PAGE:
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Steps to filing for Child Custody in Colorado

Establishing official child custody orders through the family court can be important to setting clear boundaries and rules for time with – and legal authority over – a child. It can also be critical to empowering you with enforcement options, should the other parent fail to live up to the custody orders in any way.

If you need help seeking a formal child custody order in Colorado, you can turn to a Fort Collins custody & family lawyer at the Cossitt Law Firm, LLC for effective help and exceptional representation.

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Our attorneys have extensive experience advocating parents’ rights and helping them resolve various issues related to child custody. We are ready to meet with, advise and represent you whenever you are ready for experienced help and support with your child custody case.

Meanwhile, you are invited to continue exploring the rest of this page for additional information regarding the establishment of child custody orders in Colorado.

What Child Custody Orders Cover: Parenting Time & Decision-Making Responsibilities

Before pursuing any custody-related request with a Colorado court, it’s first important to understand that the term “child custody” is no longer used by Colorado family courts.

Instead, custody is referred to as “parental responsibilities,” which includes both:

  • Parenting time – This is the physical time each parent gets with a child. A parenting plan will generally outline how this time is divided between each parent.
  • Decision-making responsibilities – This refers to each parent’s legal authority to make decisions regarding a child’s upbringing, welfare, etc.

Parenting time and decision-making responsibilities do not have to be split the same way. For example, while a court may award one parent with more parenting time (i.e., primary physical custody), it may also decree that both parents have equal decision-making responsibilities (i.e., a 50-50 split).

Whenever a Colorado court is establishing child custody, it will focus on making determinations that serve the best interests of the involved child(ren).

How Do I Know What Colorado Child/Court Custody Forms I Need for My Case?

The steps you need to take to petition a Colorado family court for a child custody order will depend on various factors, like (but not necessarily limited to) whether:

  • You need an emergency custody order – Emergency custody orders can be necessary when domestic violence or abuse is a factor. In these situations, hearings can occur relatively quickly (like within 48 hours, for example) to review the request for an emergency custody order. If these orders are granted, they usually come with an expiration date, at which time another hearing will occur to evaluate whether the order should remain in place.
  • You are also filing for divorce – If so, you may need to file a petition for temporary child custody orders that will remain in place as your divorce proceeds. Commonly, temporary child custody orders will be replaced by permanent orders when the divorce is finalized.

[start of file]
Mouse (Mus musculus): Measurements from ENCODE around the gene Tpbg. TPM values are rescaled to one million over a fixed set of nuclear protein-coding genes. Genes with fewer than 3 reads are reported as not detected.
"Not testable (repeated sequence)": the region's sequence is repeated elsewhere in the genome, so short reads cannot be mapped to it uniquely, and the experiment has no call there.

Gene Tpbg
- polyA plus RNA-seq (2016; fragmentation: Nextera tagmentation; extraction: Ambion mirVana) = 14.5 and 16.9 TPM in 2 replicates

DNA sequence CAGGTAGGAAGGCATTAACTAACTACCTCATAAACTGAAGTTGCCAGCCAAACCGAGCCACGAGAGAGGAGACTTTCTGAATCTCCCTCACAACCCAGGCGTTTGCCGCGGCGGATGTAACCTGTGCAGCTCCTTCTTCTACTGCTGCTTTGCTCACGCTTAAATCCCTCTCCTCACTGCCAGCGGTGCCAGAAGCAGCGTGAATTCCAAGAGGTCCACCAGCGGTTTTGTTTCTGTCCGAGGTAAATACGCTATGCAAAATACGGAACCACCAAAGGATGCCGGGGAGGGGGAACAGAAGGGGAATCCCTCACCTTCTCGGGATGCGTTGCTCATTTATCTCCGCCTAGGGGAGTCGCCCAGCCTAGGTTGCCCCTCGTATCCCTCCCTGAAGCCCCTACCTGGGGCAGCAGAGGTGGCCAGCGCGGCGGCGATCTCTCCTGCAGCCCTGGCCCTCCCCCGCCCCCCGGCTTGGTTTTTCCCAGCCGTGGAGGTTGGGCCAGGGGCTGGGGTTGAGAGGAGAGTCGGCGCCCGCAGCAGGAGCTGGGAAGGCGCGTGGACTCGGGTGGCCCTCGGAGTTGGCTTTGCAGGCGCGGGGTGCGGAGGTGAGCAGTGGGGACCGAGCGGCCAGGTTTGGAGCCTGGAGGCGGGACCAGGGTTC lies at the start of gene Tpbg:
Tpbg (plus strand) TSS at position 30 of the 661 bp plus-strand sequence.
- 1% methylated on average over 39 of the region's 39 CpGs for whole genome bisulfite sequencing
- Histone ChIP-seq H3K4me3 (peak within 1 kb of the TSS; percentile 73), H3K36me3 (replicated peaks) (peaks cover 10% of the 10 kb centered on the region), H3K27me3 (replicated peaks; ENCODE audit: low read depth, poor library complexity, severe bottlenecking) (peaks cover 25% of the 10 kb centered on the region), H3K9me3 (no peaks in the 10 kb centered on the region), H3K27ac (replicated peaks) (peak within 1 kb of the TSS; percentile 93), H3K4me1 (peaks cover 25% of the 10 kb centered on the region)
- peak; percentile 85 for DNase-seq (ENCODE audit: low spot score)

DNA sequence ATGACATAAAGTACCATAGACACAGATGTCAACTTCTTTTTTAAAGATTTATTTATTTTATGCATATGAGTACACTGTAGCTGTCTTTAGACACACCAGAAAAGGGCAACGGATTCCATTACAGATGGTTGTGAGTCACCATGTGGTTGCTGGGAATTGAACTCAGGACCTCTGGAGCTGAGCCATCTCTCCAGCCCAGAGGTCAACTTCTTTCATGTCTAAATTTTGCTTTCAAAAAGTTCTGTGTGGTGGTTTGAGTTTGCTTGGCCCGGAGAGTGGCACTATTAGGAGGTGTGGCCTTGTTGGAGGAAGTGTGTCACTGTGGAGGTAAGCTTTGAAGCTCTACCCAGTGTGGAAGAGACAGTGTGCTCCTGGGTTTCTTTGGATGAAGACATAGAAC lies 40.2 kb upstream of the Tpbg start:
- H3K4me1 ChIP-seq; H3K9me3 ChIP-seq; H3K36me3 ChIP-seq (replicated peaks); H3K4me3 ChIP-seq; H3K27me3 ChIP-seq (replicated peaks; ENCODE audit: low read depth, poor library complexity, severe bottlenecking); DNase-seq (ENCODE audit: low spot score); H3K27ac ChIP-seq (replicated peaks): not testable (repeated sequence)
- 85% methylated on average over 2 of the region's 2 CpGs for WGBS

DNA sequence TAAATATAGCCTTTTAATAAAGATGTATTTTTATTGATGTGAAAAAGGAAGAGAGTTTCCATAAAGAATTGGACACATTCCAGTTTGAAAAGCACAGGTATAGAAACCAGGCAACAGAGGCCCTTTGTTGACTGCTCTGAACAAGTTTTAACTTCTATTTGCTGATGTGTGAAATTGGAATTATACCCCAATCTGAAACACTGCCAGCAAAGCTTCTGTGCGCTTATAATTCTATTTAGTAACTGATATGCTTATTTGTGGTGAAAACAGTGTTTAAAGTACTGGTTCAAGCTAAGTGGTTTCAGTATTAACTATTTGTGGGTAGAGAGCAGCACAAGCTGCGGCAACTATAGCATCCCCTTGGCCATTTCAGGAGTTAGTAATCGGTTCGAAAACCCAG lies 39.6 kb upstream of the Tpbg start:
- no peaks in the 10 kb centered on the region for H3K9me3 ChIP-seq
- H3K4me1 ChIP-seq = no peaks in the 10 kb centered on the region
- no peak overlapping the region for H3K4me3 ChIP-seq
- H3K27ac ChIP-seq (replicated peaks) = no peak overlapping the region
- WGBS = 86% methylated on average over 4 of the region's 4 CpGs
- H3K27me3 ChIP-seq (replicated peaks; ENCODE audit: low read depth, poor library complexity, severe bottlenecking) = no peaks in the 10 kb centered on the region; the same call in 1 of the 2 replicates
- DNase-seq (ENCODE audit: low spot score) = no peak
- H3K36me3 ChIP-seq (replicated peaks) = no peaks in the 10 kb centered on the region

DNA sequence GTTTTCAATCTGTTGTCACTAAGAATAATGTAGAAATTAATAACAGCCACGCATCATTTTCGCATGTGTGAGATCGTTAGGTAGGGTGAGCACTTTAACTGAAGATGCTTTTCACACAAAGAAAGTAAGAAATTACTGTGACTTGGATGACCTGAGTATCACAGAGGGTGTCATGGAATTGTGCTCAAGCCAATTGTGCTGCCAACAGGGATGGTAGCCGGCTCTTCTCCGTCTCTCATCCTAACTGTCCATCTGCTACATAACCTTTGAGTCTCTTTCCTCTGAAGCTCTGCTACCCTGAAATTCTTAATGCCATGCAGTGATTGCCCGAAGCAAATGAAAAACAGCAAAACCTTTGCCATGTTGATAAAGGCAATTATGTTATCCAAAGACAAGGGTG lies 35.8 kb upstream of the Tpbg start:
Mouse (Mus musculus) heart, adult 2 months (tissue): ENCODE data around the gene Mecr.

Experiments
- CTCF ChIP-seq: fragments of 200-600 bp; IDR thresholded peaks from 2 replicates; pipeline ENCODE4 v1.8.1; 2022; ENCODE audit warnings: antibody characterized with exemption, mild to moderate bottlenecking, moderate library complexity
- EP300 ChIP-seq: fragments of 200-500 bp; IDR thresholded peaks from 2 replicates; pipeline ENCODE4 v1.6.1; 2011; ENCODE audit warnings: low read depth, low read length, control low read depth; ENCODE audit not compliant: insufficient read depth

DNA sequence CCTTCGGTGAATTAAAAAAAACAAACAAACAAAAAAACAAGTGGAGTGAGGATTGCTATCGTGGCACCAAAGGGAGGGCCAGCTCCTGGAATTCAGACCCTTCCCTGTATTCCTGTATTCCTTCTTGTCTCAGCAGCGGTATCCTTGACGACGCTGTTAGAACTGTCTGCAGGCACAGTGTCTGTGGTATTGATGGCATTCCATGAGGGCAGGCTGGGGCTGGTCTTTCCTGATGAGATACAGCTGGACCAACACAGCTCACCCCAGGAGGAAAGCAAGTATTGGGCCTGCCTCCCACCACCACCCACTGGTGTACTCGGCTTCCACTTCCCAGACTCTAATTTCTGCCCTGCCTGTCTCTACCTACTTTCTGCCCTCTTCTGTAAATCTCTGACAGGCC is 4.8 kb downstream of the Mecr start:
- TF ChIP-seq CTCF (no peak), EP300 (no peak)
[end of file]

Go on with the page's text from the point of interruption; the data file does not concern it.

• You are seeking custody orders outside of a divorce case – If custody needs to be established between unmarried parents, seeking permanent child custody orders will be necessary. Though referred to as “permanent,” these orders can be modified in the future (when certain circumstances change).
  • You and the other parent agree on all custody-related issues – If there are no disputes regarding child custody, you and the other parent can file the custody petition jointly.

Different court forms1 will need to be completed and filed based on the type of order you are seeking. A family law attorney at the Cossitt Law Firm, LLC can provide you with more details about the specific forms (and other factors) that are necessary for establishing child custody orders in Colorado.

What Steps Should I Take to File for Child Custody in Colorado?

In general, here are the steps that parents should take to open up a child custody case in Colorado:

  1. Attempt to talk to the other parent about custody first, whenever possible: If you and the other parent can have a civil discussion, see what points you agree and/or disagree on when it comes to parenting time and legal custody. If you can work out an agreement, you can create a parenting plan with the other parenting, getting it notarized and filing it with the court for review and approval. This is often the fastest, least expensive way to establish custody. Even if you and the other parent do not agree on some aspect of custody, a discussion upfront can clarify the points of dispute and what you need to do going forward.
  2. Complete & submit the appropriate court forms: There will be several court forms to complete, and the ones you need will depend on the specifics of your case (more on court forms below). As you complete these forms, keep in mind that you will likely need to submit supporting documentation for many of these forms, and each can come with its own filing fees.